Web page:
We Can Choose Truth, Justice and Righteousness Over Destruction: Matot/Jeremiah

Settler and Flock From Ma'aleh Ahuvia Outpost in Palestinian Vineyard (courtesy of author)

This week’s parasha (Matot. Numbers 30:2-32:42) is one of the most difficult in the entire Torah for those of us who believe in a God of justice and compassion who cares deeply for all humanity, and for the planet. It includes women’s lack of agency, vengeful massacre, looting, the taking of human booty and dispossession. It reminds us that if we have intellectual honesty, we cannot simply make the Torah into a book fashioned in our image by fiat. Parashat Matot supports the arguments of secular progressives who argue that it is not worth it to struggle to redeem the Torah, of believers who cannot accept that the Torah reflects God’s Will, and of the thousands who this week attempted to create new outposts to serve as bases for violence, dispossession, vandalism, and theft.

The leaders and participants in this intentional flouting even of Israeli law settlers see themselves as carrying out God’s Will. The settlers of the “shepherding outposts” no doubt see themselves as continuing in the tradition of the Israelites who take over lands for their cattle and sheep in our portion. They wanted us to be seduced by images of families and children doing their Zionist duty by pitching tents, singing, playing and studying Torah. All this week I published on social media samples of the thousands of pictures I have taken over the years showing the true face of the outposts. As if I needed a further proof, I woke up this morning to the message that trees belonging to the villagers of Turmos Aya had been cut down on their lands next to the Adei Ad and Geulat Tzion outposts, as well as many nearby “legal” settlements.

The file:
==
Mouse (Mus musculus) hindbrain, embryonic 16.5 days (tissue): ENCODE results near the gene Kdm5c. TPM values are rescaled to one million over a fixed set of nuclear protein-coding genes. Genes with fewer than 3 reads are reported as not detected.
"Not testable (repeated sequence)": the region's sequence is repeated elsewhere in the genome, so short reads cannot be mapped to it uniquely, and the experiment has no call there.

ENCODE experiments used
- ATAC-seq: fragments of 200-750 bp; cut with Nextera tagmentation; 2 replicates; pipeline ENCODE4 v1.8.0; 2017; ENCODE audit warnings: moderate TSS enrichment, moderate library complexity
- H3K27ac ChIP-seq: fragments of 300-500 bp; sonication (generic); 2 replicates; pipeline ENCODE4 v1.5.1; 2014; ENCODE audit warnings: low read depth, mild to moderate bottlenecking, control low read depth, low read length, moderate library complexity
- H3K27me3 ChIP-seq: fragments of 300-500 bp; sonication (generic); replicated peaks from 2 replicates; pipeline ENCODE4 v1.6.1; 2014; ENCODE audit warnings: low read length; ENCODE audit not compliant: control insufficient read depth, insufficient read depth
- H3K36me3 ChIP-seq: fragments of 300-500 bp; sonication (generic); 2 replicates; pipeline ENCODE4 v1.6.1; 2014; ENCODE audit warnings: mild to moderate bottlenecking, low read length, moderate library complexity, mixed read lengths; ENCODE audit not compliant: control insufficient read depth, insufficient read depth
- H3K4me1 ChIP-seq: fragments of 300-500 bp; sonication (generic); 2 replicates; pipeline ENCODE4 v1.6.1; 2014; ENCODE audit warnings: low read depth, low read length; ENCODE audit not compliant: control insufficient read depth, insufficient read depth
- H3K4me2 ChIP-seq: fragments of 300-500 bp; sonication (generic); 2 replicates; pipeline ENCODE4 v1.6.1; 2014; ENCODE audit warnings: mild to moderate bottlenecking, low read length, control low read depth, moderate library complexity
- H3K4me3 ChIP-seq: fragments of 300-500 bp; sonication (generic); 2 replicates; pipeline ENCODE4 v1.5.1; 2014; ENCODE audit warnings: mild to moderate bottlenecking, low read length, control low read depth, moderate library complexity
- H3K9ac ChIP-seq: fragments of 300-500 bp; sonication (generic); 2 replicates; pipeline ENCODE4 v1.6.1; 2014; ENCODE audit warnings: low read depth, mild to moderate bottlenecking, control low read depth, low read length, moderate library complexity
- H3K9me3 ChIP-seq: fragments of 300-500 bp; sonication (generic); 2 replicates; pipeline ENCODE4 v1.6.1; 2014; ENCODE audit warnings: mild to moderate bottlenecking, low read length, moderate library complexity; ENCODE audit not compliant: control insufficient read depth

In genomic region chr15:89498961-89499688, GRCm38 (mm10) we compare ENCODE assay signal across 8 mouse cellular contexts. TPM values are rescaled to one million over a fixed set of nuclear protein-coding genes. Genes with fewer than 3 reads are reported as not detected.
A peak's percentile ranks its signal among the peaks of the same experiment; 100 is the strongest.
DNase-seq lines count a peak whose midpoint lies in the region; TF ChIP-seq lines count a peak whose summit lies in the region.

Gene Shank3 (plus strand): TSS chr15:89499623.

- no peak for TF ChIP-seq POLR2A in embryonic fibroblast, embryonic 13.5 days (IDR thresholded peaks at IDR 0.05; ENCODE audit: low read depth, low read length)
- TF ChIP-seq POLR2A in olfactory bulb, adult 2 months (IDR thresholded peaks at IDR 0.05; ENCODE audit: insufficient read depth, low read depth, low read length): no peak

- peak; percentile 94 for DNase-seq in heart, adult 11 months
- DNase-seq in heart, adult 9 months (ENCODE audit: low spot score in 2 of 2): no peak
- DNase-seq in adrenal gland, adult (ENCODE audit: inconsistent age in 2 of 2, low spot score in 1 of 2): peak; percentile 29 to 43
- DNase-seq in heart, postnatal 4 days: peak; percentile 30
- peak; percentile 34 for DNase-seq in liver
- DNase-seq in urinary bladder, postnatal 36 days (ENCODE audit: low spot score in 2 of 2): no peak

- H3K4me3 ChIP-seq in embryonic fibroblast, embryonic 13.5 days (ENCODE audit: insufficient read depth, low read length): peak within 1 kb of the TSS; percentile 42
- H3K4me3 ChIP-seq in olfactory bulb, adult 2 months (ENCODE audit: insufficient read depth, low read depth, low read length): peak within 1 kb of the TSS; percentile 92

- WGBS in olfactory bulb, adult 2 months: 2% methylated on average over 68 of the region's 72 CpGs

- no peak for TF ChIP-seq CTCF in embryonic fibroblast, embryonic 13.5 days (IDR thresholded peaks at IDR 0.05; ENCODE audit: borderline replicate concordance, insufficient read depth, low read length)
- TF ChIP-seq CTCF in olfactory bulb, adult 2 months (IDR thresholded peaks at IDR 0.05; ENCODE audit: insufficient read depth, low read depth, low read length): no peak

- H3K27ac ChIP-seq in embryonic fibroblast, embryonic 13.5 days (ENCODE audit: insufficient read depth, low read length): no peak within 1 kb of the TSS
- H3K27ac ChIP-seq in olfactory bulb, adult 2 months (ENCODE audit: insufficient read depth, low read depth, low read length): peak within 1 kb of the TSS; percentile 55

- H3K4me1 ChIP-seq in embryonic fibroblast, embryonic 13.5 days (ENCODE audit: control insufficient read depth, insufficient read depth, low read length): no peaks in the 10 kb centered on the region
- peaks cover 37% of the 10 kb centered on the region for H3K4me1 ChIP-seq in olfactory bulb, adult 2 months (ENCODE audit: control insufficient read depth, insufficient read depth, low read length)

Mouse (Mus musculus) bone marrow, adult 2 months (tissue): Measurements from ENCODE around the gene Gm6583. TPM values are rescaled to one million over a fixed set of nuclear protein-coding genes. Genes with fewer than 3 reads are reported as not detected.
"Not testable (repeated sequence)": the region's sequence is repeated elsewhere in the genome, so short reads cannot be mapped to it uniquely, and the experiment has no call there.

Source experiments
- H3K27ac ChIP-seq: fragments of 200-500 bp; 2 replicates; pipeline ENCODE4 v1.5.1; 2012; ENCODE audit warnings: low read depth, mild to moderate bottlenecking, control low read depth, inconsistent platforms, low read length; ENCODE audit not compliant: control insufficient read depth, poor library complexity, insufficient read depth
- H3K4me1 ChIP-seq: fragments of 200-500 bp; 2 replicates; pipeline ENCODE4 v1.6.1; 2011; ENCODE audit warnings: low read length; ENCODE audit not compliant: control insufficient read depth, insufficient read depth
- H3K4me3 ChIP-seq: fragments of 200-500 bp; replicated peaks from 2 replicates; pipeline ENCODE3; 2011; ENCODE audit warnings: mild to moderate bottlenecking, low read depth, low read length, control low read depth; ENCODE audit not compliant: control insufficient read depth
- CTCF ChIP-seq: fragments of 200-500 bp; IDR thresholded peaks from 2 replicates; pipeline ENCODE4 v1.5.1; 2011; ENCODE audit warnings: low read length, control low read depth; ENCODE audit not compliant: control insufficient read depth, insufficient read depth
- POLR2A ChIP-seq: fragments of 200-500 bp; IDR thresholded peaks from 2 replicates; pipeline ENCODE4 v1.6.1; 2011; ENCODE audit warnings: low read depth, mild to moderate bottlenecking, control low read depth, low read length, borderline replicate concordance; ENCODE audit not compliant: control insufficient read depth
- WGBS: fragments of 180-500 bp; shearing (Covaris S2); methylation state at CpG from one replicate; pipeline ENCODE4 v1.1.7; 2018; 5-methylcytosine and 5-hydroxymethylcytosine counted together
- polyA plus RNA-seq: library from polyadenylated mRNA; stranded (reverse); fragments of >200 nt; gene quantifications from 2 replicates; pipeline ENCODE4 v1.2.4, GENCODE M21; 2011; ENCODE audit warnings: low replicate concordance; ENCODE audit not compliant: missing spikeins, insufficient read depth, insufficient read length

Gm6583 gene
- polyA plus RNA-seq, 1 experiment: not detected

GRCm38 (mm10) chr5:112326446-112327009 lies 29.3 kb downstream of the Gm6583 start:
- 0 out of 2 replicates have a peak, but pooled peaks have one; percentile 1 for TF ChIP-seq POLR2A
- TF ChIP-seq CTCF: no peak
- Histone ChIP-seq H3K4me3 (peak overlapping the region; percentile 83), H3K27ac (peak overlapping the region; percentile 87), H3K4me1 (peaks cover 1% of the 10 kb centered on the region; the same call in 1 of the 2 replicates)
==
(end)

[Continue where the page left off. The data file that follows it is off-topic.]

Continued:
Those of us who believe in a God of justice and compassion, have the intellectual honesty not to excise portions of the Torah, and yet continue to cherish the Torah as an inspiration and guide in our lives, need to work really hard this week. If I did not truly believe in a God of justice and compassion, and if I didn’t experience that God both in my life and in the Torah, I might also be one of those who would decide that the effort is not worth it. Not only do I believe, but the events of this week are the proof that we cannot abandon the field to those exploit the simpler interpretations of our portion to lead masses of people to perpetrate injustice. While many of my friends find moral inspiration elsewhere, my faith demands that I challenge those desecrating God’s Name by harming fellow human beings in the name of Torah by challenging them in the name of Torah.

I believe that we can read Matot differently, if not comfortable. I cannot twist this parasha to reflect the God I believe in. That I can thankfully do in many other sections of the Torah. However, I can separate between what we are commanded to do, and what we have the choice not to do. I can distinguish between what must be taken as a guide for all time, and what can be seen as specific to a particular time and place.

I can remember that God challenges us by giving us the ability to choose.